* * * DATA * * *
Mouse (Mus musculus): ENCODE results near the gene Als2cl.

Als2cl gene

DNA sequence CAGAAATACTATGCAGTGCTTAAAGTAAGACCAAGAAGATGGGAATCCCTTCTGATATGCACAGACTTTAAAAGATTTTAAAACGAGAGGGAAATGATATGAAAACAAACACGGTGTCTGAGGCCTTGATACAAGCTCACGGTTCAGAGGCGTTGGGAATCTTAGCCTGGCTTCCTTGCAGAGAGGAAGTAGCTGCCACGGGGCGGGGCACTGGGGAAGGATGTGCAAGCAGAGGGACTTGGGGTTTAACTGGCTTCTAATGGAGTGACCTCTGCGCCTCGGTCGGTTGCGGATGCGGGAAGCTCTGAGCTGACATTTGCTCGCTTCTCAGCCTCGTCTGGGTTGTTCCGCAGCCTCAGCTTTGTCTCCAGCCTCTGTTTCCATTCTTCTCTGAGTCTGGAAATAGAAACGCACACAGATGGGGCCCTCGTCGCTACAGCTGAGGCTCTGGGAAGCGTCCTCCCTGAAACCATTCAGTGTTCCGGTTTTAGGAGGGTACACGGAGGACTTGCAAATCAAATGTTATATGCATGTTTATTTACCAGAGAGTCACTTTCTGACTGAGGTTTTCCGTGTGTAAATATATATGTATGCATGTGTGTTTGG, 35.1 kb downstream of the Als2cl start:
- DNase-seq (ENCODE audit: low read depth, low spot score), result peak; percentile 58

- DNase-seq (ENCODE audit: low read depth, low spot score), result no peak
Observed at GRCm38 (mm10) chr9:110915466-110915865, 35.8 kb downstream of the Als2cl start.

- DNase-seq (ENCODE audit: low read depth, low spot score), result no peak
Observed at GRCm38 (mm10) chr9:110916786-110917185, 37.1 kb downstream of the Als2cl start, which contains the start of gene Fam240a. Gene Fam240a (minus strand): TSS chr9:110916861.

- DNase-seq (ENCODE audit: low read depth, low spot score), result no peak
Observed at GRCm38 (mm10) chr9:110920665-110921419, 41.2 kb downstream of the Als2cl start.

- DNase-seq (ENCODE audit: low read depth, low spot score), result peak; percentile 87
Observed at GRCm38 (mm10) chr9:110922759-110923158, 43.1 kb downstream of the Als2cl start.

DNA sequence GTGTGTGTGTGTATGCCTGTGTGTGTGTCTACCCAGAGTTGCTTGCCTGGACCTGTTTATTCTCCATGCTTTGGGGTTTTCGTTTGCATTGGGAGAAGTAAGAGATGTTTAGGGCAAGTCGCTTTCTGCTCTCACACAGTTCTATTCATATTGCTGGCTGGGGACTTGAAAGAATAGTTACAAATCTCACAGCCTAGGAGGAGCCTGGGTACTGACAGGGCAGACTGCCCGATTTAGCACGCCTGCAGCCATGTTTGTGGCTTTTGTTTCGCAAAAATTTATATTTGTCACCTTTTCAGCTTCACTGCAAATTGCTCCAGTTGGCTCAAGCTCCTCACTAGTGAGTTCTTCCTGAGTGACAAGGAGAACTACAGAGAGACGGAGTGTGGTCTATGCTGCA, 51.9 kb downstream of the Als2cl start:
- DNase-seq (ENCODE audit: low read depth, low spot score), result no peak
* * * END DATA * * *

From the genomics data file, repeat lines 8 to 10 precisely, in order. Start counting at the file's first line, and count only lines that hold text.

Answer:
Observed at GRCm38 (mm10) chr9:110916786-110917185, 37.1 kb downstream of the Als2cl start, which contains the start of gene Fam240a. Gene Fam240a (minus strand): TSS chr9:110916861.

- DNase-seq (ENCODE audit: low read depth, low spot score), result no peak
Observed at GRCm38 (mm10) chr9:110920665-110921419, 41.2 kb downstream of the Als2cl start.